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Sino-Xenic pronunciations

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Title: Sino-Xenic pronunciations  
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Subject: Buddhism in Vietnam, Middle Chinese, East Asian culture, Kaesong, Adoption of Chinese literary culture
Collection: Chinese Characters, East Asian Culture, Middle Chinese
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Sino-Xenic pronunciations

Sino-Xenic (or Sinoxenic) pronunciations are regular systems for reading Chinese in Japan, Korea and Vietnam, originating in medieval times and the source of large-scale borrowings of Chinese words into the Japanese, Korean and Vietnamese languages, none of which are genetically related to Chinese. The resulting Sino-Japanese, Sino-Korean and Sino-Vietnamese vocabularies now make up a large part of the lexicons of these languages. These pronunciation systems are used alongside modern varieties of Chinese in historical Chinese phonology, particularly the reconstruction of the sounds of Middle Chinese. Some other languages, such as Hmong–Mien and Tai-Kadai languages, also contain large numbers of Chinese loanwords, but without the systematic correspondences that characterize Sino-Xenic vocabularies.

The term, from the Greek xenos "foreign", was coined in 1953 by the linguist Samuel Martin, who called these borrowings "Sino-Xenic dialects".

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Background

There had been borrowings of Chinese vocabulary into Vietnamese and Korean from the Han period, but around the time of the Tang dynasty Chinese writing, language and culture were imported wholesale into Vietnam, Korea and Japan. Scholars in those countries wrote in Literary Chinese and were thoroughly familiar with the Chinese classics, which they read aloud in systematic local approximations of Middle Chinese. With these pronunciations, Chinese words entered Vietnamese, Korean and Japanese in huge numbers.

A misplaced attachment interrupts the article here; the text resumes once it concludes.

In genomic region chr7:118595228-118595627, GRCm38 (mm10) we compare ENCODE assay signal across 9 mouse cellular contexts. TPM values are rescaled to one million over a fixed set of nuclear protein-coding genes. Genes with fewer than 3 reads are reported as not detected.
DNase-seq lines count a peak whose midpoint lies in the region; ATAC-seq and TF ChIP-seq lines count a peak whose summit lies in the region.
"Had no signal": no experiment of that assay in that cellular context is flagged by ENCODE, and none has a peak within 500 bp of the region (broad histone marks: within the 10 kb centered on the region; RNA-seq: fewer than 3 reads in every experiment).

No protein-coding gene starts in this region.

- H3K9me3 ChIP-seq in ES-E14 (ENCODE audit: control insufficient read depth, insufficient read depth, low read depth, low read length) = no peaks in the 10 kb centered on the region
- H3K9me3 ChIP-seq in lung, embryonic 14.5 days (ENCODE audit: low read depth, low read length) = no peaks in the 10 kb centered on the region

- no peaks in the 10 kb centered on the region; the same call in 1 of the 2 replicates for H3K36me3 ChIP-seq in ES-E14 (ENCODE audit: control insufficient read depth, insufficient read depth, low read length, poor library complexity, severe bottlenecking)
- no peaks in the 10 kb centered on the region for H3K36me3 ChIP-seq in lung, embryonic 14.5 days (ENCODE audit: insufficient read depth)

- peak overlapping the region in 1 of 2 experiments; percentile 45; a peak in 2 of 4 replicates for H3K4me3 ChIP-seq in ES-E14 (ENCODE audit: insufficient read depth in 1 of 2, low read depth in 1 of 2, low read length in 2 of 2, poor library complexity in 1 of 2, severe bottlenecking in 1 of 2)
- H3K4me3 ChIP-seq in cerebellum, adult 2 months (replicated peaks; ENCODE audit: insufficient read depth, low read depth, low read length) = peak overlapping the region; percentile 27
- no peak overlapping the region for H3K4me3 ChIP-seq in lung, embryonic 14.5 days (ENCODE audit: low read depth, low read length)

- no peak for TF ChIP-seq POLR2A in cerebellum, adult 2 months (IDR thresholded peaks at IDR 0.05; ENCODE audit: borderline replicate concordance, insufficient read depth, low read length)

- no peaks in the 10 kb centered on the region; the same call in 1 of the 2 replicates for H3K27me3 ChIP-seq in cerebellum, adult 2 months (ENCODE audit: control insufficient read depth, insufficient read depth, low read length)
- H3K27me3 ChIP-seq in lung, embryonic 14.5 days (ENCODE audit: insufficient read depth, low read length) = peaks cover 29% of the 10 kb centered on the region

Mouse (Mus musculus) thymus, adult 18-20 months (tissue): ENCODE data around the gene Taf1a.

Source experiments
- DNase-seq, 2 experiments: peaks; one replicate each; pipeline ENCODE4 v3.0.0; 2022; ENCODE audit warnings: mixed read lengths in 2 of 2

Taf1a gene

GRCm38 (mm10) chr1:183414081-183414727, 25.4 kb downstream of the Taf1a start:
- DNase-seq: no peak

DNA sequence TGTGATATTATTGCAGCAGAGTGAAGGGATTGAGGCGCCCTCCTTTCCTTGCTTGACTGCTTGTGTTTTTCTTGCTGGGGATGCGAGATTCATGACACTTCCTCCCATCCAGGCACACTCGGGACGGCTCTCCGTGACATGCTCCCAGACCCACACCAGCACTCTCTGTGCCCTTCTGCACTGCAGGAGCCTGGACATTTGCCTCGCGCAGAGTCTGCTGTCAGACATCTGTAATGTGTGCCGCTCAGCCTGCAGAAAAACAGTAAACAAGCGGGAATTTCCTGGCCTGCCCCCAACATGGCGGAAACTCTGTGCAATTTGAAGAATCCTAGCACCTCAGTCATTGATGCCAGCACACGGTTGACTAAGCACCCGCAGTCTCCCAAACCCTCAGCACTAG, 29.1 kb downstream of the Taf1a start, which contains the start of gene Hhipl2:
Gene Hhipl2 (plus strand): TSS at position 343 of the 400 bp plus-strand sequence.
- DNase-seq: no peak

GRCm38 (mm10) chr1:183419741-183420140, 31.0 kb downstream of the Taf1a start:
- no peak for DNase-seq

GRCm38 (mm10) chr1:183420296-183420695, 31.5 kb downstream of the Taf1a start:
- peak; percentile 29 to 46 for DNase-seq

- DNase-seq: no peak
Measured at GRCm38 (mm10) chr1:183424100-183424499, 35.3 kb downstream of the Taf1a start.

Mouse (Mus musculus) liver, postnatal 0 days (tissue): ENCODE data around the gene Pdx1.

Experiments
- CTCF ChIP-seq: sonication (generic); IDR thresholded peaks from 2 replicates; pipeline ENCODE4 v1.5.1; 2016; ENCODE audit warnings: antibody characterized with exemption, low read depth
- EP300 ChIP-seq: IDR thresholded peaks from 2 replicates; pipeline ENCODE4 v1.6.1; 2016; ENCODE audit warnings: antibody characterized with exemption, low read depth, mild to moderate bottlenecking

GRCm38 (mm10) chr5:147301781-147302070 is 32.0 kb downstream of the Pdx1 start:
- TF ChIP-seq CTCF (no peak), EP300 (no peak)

The plains of northern Vietnam were under Chinese control for most of the period from 111 BC to 938 AD, and after independence the country adopted Literary Chinese as the language of administration and scholarship. As a result, there are several layers of Chinese loanwords in Vietnamese. The oldest loans, roughly 400 words dating from the Eastern Han, have been fully assimilated and are treated as native Vietnamese words. Sino-Vietnamese proper dates to the early Tang dynasty, when the spread of Chinese rhyme dictionaries and other literature resulted in the wholesale importation of the Chinese lexicon.

Isolated Chinese words also began to enter Korean from the 1st century BC, but the main influx occurred in the 7th and 8th centuries after the unification of the peninsula by Silla. The flow of Chinese words into Korean became overwhelming after the establishment of the civil service examinations in 958.

Japanese, in contrast, has two well-preserved layers and a third that is also significant:

  • Go-on readings date to the introduction of Buddhism to Japan from Korea in the 6th century. They are believed to reflect pronunciations of the lower Yangtze area in the late Southern and Northern Dynasties period.
  • Kan-on readings are believed to reflect the standard pronunciation of the Tang period, as used in the cities of Chang'an and Luoyang.